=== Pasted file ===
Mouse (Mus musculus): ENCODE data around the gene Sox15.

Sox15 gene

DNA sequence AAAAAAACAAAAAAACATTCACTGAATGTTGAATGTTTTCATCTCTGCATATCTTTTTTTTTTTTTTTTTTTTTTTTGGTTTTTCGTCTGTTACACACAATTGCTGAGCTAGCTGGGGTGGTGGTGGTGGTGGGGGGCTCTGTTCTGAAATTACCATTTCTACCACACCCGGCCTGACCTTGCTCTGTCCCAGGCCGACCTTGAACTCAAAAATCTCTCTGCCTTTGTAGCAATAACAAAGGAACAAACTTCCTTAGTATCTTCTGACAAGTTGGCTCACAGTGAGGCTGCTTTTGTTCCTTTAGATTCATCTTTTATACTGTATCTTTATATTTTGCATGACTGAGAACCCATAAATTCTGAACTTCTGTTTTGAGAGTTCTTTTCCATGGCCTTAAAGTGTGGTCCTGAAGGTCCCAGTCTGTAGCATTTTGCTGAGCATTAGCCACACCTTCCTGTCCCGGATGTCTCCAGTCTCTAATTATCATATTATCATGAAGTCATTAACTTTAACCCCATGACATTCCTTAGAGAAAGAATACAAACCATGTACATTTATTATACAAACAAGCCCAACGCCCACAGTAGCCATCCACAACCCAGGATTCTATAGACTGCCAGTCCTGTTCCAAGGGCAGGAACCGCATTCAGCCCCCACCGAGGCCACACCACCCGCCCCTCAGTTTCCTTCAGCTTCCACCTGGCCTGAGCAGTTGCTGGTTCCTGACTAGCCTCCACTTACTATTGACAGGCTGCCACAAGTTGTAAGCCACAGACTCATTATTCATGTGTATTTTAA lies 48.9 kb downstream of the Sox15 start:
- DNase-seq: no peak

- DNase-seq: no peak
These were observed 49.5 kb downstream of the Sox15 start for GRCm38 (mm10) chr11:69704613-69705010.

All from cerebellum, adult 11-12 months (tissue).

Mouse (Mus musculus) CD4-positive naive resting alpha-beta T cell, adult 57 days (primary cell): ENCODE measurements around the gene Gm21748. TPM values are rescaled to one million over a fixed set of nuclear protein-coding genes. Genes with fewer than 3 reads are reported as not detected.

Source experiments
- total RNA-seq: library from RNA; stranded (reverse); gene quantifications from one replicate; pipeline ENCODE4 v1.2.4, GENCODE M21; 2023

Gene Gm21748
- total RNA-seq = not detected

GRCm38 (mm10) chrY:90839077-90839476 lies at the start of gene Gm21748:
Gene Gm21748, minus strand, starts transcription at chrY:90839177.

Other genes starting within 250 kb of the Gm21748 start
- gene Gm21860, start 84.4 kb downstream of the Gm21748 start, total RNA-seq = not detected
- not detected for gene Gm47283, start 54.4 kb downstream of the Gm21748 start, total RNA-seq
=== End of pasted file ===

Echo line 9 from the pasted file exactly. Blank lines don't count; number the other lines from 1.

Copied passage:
Source experiments